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(Credit: Alamy)


The moment Lynyrd Skynyrd met John Lennon in the studio


Despite them begin one of the most revered country-rock outfits of the 1970s, there’s something distinctly strange about imagining the members of Lynyrd Skynyrd and John Lennon being in the same room. Maybe it’s the fact they came from such different worlds – Lennon from the rain-soaked suburbia of Northern England and Skynyrd from the swamplands of Florida. Nevertheless, the two artists did actually meet in a recording studio while Skynyrd was making their sophomore album Second Helping.

Back in 2016, Gary Rossington – the only continuous member of Lynyrd Skynyrd – recalled bumping into Lennon during a particularly tense chapter in his relationship with Yoko Ono. “We were at the Record Plant in LA and Al Kooper was producing us. He had a lot of friends out there. He’d done Electric Ladyland with Hendrix, played with Michael Bloomfield [on the Super Sessions album]. And of course played with Bob Dylan on organ on ‘Like A Rolling Stone.'”

The southern rockers continued: “He [Kooper]] was big-time, and John stopped by the studio [to see him]. He wasn’t with Yoko, he was with that girlfriend he had for that year off [May Pang], and when they came in, we were playing a song. When they walked into the studio, into the booth, we all saw it was him and freaked out. We quit playing. Scared us. There was John Lennon. A Beatle! We got to meet him, shake his hand. Then went across the street and had lunch with him. It was great.”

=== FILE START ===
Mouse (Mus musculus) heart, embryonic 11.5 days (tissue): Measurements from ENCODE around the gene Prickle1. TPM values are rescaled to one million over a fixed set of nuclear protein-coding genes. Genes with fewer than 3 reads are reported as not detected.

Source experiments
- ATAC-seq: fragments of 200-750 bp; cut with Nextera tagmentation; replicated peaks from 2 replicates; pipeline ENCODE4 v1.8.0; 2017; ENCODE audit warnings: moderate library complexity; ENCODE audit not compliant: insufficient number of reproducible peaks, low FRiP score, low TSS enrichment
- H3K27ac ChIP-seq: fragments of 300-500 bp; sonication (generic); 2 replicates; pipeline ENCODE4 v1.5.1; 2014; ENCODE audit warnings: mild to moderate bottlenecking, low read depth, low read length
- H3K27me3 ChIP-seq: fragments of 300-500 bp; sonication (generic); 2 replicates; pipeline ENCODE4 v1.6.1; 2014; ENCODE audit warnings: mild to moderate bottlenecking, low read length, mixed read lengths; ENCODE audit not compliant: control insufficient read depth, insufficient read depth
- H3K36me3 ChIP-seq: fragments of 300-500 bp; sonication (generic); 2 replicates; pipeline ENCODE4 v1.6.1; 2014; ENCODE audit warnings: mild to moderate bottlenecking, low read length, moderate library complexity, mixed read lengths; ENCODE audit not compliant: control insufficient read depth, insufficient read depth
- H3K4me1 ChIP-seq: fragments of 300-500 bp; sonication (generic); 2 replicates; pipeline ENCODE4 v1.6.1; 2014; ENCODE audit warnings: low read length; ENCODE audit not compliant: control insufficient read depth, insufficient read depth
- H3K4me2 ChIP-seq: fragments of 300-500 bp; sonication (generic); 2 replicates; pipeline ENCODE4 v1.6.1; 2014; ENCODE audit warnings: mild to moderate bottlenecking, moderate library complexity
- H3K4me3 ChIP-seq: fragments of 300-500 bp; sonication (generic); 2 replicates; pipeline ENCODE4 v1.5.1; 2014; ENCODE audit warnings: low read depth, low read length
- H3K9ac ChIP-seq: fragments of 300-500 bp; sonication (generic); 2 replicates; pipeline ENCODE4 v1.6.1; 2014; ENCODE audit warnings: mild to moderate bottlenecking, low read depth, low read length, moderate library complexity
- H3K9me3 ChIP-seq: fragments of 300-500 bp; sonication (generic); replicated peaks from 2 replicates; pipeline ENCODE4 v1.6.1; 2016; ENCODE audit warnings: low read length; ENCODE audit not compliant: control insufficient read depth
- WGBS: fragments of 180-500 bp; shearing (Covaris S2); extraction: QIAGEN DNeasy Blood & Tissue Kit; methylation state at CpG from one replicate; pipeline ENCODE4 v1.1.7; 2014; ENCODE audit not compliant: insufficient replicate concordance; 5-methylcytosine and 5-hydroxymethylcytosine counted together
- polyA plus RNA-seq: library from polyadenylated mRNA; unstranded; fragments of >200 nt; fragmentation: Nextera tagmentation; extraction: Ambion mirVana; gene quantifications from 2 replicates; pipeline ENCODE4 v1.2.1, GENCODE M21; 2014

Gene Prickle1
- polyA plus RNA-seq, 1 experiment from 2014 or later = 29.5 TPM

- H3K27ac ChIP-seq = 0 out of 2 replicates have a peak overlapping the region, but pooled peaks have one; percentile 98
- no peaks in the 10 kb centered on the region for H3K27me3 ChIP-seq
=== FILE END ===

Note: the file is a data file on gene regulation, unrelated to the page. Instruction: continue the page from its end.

While the nature of Skynyrd’s conversation with Lennon remains unclear, its easy to imagine the group being utterly star-struck. Rossington and company were huge fans of Lennon, even naming their Nashville Studio ‘Blackbird’ after the famous Beatles song of the same name. Speaking to Country Rebel, Rossington declared: “I’m a Beatles freak and we love the Beatles. So it’s called Blackbird after the Beatles. There’s all these pictures of the Beatles and different equipment they used. Even some of the board in there in the control room, the Beatles used on mastering certain things. It’s just really cool.”

One wonders if some of Lennon’s creativity rubbed off on the members of Lynyrd Skynyrd. Second Helping would go on to be one of the band’s most successful albums. Considering it featured tracks like ‘Sweet Home Alabama, ‘Workin’ for MCA, ‘Call Me the Breeze’ and ‘The Ballad of Curtis Loew,’ it’s easy to see why. The album peaked at Number 12 on the Billboard charts and was certified Gold just a few months after its release. Thus was the power of Lennon’s presence.